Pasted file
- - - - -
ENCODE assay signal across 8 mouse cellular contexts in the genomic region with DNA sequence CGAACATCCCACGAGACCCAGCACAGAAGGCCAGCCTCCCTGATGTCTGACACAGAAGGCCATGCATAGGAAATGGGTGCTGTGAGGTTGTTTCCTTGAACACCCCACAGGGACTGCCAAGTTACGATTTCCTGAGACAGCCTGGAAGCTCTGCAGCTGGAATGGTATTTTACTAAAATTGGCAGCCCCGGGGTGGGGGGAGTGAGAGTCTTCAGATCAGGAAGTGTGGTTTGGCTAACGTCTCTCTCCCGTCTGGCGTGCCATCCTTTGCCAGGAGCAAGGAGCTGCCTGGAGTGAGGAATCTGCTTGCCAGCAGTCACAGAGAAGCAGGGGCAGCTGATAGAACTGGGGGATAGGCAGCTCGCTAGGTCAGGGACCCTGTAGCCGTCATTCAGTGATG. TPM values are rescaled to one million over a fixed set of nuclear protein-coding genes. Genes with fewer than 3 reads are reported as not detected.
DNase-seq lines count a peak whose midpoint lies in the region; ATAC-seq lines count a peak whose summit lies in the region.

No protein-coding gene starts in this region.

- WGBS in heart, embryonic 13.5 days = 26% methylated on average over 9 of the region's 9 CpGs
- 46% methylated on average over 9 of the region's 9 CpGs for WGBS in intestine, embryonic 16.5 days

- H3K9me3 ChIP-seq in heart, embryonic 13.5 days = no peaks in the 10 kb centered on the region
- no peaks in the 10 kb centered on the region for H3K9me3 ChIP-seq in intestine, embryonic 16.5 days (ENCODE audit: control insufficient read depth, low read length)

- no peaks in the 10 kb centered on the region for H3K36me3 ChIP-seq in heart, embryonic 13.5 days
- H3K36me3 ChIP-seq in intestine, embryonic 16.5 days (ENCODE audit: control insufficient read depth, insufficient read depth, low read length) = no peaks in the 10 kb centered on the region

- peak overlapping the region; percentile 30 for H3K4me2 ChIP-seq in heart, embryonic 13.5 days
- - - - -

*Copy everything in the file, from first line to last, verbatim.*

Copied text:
ENCODE assay signal across 8 mouse cellular contexts in the genomic region with DNA sequence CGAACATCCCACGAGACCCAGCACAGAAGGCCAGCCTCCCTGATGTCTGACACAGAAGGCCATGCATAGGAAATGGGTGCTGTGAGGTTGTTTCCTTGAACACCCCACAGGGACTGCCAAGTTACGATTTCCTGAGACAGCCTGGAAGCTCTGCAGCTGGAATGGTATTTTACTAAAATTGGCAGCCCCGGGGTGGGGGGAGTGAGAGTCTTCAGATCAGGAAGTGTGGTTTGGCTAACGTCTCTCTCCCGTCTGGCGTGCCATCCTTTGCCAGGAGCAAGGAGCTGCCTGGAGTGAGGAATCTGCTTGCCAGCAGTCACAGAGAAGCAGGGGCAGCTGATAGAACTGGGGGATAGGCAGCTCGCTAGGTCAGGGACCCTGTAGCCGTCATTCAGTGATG. TPM values are rescaled to one million over a fixed set of nuclear protein-coding genes. Genes with fewer than 3 reads are reported as not detected.
DNase-seq lines count a peak whose midpoint lies in the region; ATAC-seq lines count a peak whose summit lies in the region.

No protein-coding gene starts in this region.

- WGBS in heart, embryonic 13.5 days = 26% methylated on average over 9 of the region's 9 CpGs
- 46% methylated on average over 9 of the region's 9 CpGs for WGBS in intestine, embryonic 16.5 days

- H3K9me3 ChIP-seq in heart, embryonic 13.5 days = no peaks in the 10 kb centered on the region
- no peaks in the 10 kb centered on the region for H3K9me3 ChIP-seq in intestine, embryonic 16.5 days (ENCODE audit: control insufficient read depth, low read length)

- no peaks in the 10 kb centered on the region for H3K36me3 ChIP-seq in heart, embryonic 13.5 days
- H3K36me3 ChIP-seq in intestine, embryonic 16.5 days (ENCODE audit: control insufficient read depth, insufficient read depth, low read length) = no peaks in the 10 kb centered on the region

- peak overlapping the region; percentile 30 for H3K4me2 ChIP-seq in heart, embryonic 13.5 days